Embracing Schools as Customers

Often times the various demo days and edtech press all tends to blur together in a cloud of buzz words (a la adaptive platforms, flipped classroom), however, Imagine K12’s recent batch of edtech startups sounded distinctly different. With 13 teams presenting, one of their largest batches to-date, there was a noticeable shift in tone as many of the startups were not afraid to say they are selling to schools and are actually generating revenue. From the “ramen profitable” startup DeansList kicking off the day to YC and Zuckerberg-backed Panorama Education closing the show sharing they have “4,500 schools using their product, all of which are paying customers.”

As someone who has been following and working in this space for the past few years, hearing these stats are a welcome change. This not only indicates that the investor side of the ecosystem has matured and has a better understanding of the K12 market, but it also demonstrates that more and more schools are deciding to purchase and pilot new edtech tools.

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As for the teams themselves, the pragmatist in me likes more enterprise oriented startups like SchoolMint, while the optimistic side is drawn to efforts like Kodable. SchoolMint’s appeal comes from the basic idea that they are saving schools/admins hundreds of hours by digitizing a process that is currently entirely offline. (And the fact they are already on track to $100k annual revenue is a sign they are addressing a real pain point for schools.) Similar to another IK12 alum, Chalk Schools, these products seem obvious and I think in several years we’ll look back and wonder why schools took so long to adopt these more streamlined and efficient systems.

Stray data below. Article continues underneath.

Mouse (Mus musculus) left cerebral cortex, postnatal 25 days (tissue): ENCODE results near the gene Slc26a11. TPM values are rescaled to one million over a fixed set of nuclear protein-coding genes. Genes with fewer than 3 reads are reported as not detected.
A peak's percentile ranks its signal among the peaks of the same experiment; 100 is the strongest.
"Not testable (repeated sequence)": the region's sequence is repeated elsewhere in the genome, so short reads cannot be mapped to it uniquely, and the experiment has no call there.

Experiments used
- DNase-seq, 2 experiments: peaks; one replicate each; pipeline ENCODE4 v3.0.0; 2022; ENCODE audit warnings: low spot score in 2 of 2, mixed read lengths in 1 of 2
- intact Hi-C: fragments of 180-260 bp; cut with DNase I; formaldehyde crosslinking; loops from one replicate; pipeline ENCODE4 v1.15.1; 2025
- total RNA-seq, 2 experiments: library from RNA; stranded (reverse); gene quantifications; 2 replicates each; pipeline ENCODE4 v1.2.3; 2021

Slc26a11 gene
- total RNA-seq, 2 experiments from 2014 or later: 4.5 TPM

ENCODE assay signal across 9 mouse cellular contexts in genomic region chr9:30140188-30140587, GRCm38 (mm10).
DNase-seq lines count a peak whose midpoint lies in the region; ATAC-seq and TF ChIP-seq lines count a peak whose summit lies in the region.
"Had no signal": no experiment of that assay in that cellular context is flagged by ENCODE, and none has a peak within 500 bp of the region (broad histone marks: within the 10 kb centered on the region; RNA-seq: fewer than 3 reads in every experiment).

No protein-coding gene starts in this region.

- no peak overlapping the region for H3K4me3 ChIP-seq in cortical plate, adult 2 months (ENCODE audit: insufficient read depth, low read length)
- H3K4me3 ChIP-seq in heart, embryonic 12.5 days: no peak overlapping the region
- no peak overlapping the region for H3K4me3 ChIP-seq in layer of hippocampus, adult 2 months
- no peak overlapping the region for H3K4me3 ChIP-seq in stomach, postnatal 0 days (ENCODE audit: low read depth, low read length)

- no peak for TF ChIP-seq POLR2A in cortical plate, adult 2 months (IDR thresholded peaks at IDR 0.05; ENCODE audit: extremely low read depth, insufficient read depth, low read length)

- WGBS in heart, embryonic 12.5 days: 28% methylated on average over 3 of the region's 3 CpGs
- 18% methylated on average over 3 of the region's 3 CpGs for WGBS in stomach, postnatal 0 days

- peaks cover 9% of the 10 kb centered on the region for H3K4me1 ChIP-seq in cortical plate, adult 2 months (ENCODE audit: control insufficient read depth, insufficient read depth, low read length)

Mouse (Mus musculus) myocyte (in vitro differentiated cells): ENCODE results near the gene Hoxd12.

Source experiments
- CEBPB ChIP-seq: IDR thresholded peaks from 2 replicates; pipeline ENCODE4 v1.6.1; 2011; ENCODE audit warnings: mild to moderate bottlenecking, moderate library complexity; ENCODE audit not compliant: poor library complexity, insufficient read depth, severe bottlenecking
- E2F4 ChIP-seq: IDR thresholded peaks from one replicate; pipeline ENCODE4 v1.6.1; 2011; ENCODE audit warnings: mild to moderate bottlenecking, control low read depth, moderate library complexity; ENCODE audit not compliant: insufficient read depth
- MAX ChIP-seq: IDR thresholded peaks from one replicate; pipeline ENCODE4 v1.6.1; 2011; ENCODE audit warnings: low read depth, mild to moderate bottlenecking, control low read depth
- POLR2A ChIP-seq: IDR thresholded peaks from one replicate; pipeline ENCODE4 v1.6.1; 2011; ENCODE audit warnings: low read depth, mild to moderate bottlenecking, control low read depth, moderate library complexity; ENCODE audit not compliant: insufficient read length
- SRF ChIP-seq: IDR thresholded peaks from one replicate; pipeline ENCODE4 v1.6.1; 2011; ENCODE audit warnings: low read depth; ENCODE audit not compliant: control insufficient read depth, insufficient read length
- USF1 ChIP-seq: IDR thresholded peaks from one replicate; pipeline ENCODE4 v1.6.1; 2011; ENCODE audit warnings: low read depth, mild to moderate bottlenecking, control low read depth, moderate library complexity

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Kodable believes that even before kids learn to read they can learn the basic elements of programming. My 3.5 year old and I have tried out the app and I hope more schools and parents will find engaging ways like this to introduce loops and conditional statements to their kids. Kudos to Imagine K12 and the teams for kicking off the year on this impressive note.

My so-coding life

Just over the past few weeks I’ve read about several initiatives to help teach anyone basic coding skills.  As I work on my second lesson from Code Year (Week 2: functions in javascript), my mind wanders back to the few CS classes I took in undergrad almost 10 years ago and I’m seriously impressed by how much easier and accessible this content is for anyone who wants to learn to code. (The desire to learn is a big part and I’ll come back to this.) In just about a week, over 350,000 people signed up for the CodeYear program, designed by the Codecademy team (the darling of the most recent YC batch) that raised $2.5M just a couple months after launching last August. (Those growth numbers are amazing and Fred Wilson does a great job outlining some of the factors that contributed to those sign-ups.)